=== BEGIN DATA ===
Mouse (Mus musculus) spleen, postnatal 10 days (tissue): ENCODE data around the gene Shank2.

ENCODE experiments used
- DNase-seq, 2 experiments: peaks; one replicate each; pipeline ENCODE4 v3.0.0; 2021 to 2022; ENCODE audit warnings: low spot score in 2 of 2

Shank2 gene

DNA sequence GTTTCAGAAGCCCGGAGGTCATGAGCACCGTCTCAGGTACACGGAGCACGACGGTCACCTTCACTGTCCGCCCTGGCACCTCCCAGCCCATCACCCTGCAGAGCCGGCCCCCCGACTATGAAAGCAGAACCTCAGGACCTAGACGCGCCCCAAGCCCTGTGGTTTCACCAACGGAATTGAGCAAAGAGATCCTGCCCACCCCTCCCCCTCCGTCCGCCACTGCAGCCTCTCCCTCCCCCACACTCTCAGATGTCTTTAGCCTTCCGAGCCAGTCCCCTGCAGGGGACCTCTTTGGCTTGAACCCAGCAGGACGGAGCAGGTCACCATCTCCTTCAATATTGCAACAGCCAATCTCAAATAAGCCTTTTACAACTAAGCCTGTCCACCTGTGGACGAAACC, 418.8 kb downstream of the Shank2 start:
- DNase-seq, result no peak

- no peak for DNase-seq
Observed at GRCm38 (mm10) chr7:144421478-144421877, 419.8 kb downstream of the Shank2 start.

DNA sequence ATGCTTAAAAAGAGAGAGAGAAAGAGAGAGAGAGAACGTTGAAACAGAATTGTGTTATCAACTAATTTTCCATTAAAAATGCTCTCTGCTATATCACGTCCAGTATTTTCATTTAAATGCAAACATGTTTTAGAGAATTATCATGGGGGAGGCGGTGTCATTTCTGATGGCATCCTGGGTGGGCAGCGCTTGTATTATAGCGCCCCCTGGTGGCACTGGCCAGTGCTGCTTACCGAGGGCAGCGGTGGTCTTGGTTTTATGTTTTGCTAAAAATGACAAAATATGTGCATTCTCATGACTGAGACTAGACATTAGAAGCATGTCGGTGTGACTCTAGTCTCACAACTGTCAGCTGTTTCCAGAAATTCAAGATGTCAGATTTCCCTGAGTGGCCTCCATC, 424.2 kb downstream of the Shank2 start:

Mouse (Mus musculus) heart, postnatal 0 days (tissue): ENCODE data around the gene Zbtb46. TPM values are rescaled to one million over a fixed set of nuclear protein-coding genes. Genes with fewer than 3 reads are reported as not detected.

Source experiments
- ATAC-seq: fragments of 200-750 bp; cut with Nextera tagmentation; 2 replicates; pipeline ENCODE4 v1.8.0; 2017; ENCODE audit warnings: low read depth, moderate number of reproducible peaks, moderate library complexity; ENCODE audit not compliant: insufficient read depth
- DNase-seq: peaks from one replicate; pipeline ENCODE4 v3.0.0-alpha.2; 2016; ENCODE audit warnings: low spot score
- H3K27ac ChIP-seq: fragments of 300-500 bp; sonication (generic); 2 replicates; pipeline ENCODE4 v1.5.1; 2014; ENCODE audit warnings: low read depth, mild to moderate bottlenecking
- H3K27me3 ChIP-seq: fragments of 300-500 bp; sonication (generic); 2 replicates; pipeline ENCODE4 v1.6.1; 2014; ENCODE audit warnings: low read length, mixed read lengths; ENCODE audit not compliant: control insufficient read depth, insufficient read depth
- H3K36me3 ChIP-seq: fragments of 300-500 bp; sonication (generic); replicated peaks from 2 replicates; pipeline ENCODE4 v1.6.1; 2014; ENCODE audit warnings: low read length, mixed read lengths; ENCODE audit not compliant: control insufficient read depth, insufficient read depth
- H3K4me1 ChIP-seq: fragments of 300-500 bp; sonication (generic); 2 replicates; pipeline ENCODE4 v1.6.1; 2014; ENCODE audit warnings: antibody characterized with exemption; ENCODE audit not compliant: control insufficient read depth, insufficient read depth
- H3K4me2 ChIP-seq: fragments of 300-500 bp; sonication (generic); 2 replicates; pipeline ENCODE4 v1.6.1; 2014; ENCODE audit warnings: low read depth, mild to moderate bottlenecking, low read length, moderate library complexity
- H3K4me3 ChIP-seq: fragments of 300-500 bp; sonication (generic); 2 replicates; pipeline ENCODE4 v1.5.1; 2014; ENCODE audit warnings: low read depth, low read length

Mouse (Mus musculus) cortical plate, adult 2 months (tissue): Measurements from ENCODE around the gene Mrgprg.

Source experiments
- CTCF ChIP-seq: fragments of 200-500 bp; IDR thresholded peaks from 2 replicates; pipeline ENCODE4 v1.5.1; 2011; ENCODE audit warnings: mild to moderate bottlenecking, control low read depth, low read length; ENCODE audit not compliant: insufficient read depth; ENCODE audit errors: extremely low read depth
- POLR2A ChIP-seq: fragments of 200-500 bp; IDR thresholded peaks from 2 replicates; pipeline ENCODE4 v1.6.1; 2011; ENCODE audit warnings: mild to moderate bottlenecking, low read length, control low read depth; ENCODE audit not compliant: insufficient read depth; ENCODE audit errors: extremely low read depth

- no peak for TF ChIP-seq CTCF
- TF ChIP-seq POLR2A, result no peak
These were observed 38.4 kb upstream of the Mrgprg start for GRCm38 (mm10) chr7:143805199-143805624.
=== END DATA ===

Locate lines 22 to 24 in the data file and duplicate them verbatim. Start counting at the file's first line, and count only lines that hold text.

- CTCF ChIP-seq: fragments of 200-500 bp; IDR thresholded peaks from 2 replicates; pipeline ENCODE4 v1.5.1; 2011; ENCODE audit warnings: mild to moderate bottlenecking, control low read depth, low read length; ENCODE audit not compliant: insufficient read depth; ENCODE audit errors: extremely low read depth
- POLR2A ChIP-seq: fragments of 200-500 bp; IDR thresholded peaks from 2 replicates; pipeline ENCODE4 v1.6.1; 2011; ENCODE audit warnings: mild to moderate bottlenecking, low read length, control low read depth; ENCODE audit not compliant: insufficient read depth; ENCODE audit errors: extremely low read depth

- no peak for TF ChIP-seq CTCF